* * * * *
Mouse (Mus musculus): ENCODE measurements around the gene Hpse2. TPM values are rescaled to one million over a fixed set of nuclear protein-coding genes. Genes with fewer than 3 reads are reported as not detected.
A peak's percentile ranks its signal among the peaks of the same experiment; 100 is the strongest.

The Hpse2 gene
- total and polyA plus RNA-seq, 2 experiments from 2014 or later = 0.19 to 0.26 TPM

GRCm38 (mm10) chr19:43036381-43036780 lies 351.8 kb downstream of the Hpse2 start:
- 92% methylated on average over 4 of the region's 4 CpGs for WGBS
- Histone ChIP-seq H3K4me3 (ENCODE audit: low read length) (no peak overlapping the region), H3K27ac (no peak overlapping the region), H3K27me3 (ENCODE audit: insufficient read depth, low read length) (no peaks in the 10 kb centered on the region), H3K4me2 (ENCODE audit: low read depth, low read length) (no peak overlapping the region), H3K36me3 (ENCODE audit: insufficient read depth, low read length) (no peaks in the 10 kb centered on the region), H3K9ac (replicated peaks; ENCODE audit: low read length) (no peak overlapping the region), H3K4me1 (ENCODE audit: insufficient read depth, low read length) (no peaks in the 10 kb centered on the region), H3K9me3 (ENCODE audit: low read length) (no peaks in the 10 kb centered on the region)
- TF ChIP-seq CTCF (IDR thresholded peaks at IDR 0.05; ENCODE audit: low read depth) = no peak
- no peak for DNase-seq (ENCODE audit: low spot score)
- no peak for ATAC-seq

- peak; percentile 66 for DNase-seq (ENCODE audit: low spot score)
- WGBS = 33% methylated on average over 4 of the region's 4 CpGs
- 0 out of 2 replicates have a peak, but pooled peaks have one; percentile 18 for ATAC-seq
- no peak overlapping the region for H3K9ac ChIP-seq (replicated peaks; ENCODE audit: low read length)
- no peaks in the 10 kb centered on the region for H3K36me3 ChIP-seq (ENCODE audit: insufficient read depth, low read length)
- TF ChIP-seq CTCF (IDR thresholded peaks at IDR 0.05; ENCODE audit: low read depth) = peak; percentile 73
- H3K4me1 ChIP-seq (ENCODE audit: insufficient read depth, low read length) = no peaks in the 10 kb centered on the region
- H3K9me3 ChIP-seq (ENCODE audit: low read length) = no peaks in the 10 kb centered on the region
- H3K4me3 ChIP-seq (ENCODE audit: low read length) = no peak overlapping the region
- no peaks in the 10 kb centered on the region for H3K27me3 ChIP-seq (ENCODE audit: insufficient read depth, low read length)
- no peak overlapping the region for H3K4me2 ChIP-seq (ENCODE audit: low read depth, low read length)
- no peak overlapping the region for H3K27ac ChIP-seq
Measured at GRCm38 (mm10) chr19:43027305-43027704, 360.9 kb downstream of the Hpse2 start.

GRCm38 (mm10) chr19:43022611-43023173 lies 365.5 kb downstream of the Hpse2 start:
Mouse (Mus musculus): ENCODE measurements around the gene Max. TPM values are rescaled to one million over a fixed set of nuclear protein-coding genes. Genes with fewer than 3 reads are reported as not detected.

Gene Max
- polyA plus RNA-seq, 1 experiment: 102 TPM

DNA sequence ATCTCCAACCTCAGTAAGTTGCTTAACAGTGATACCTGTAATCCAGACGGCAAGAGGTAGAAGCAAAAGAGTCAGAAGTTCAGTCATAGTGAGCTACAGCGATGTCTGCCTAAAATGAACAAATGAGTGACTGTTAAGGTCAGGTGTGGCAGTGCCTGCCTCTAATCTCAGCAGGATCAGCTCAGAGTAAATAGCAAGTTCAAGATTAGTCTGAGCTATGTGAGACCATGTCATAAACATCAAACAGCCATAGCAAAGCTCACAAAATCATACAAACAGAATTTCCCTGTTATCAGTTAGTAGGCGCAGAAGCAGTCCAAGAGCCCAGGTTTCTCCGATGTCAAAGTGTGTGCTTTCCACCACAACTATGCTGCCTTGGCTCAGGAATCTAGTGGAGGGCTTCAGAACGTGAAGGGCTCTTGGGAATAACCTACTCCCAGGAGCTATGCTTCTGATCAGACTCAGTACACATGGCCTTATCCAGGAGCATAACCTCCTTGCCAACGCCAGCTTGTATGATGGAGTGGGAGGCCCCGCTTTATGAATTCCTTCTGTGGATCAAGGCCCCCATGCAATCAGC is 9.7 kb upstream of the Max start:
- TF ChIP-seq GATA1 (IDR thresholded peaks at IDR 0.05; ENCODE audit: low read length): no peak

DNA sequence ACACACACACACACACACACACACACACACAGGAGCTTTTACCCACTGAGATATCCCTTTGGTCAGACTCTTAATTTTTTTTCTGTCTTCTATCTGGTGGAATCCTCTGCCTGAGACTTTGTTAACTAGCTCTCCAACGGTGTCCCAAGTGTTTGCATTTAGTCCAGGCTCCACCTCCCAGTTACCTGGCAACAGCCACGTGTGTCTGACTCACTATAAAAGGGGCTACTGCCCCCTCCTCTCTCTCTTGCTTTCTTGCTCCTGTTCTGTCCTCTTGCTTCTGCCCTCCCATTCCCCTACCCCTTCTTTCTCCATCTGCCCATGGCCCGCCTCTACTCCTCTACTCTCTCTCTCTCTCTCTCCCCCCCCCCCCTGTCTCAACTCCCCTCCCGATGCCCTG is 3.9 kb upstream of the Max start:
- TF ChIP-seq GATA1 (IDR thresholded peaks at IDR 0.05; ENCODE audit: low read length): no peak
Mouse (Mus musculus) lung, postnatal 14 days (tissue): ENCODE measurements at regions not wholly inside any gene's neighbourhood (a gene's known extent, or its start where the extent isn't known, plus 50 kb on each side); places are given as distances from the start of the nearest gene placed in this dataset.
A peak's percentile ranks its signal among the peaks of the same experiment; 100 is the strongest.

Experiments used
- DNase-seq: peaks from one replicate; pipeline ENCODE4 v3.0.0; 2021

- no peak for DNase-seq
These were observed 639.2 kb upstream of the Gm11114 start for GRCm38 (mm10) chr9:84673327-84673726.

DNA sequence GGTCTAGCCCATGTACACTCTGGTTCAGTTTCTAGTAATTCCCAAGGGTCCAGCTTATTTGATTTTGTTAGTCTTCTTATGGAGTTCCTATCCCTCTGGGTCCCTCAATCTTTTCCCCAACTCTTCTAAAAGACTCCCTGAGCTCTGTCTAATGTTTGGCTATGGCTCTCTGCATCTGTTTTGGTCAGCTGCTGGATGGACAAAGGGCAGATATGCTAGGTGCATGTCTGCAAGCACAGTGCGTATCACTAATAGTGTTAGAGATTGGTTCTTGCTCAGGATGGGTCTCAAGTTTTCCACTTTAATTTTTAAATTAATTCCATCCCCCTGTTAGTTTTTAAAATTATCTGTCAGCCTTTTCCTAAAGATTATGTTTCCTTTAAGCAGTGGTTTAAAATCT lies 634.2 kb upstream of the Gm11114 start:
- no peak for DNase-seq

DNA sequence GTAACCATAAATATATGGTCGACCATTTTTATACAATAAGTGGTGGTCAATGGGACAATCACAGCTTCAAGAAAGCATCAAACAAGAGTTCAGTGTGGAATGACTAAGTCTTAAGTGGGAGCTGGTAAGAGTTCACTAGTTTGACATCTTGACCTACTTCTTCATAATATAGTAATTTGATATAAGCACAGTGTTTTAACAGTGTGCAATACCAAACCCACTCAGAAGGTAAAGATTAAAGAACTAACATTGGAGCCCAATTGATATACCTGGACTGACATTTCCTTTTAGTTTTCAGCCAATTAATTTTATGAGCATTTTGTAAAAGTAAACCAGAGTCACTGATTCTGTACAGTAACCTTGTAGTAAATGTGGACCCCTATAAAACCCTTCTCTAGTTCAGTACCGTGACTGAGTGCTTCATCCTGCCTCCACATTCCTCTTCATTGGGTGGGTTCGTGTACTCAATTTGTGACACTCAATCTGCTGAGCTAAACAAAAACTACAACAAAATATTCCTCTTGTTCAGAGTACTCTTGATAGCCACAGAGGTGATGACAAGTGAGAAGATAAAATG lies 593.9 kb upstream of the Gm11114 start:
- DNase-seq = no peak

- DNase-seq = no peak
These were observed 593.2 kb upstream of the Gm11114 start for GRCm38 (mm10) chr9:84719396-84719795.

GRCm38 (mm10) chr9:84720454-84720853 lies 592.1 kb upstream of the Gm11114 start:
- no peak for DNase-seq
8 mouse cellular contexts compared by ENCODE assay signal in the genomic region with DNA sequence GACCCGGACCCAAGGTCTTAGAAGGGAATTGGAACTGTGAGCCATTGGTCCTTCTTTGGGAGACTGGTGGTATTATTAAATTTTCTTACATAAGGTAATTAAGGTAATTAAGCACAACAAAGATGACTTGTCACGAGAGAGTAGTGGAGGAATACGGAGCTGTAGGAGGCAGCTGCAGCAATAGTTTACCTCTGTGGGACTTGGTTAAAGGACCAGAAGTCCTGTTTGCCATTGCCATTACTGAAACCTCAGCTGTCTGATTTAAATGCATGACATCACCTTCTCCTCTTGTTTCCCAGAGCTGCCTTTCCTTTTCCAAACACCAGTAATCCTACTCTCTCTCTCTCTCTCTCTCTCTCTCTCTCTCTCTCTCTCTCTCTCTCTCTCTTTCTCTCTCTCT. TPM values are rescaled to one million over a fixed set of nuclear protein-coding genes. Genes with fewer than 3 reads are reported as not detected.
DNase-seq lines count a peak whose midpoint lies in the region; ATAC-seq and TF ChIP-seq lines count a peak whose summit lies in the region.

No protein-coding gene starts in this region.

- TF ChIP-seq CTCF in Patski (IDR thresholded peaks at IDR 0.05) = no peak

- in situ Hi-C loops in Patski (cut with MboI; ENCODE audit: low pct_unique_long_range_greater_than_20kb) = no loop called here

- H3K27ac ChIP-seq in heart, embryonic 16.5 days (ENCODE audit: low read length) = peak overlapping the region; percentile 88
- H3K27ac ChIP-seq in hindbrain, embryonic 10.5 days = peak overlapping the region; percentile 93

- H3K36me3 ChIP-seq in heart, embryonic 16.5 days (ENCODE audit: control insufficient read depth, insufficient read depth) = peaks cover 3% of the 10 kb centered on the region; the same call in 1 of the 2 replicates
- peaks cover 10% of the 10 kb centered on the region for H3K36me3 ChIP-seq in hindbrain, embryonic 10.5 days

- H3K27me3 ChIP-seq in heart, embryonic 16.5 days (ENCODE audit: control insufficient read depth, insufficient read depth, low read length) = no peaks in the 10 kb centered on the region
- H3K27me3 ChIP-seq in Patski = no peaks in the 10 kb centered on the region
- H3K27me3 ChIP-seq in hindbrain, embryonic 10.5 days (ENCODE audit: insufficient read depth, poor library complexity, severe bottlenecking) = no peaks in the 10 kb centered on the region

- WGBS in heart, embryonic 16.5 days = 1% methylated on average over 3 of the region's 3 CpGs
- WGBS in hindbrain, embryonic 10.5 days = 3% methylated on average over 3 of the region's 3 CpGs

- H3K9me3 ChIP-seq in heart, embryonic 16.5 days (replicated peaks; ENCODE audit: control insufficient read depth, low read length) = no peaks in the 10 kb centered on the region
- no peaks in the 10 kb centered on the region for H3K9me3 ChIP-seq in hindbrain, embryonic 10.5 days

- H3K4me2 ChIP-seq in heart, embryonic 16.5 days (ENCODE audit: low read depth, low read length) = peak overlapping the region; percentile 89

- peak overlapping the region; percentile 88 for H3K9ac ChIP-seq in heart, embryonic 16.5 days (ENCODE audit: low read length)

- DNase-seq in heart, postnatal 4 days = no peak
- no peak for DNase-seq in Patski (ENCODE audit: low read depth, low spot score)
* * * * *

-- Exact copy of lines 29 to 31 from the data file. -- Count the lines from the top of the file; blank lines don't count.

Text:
- TF ChIP-seq GATA1 (IDR thresholded peaks at IDR 0.05; ENCODE audit: low read length): no peak

DNA sequence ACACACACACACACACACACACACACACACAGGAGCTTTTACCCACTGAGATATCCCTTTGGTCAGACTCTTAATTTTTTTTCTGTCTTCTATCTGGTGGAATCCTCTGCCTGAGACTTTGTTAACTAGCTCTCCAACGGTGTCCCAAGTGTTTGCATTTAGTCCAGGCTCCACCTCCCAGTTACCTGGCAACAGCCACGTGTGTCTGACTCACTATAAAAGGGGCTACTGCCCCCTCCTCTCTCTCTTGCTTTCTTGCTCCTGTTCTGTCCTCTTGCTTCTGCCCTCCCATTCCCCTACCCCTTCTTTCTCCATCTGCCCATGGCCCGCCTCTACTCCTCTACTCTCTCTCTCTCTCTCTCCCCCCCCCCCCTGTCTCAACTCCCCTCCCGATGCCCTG is 3.9 kb upstream of the Max start:
- TF ChIP-seq GATA1 (IDR thresholded peaks at IDR 0.05; ENCODE audit: low read length): no peak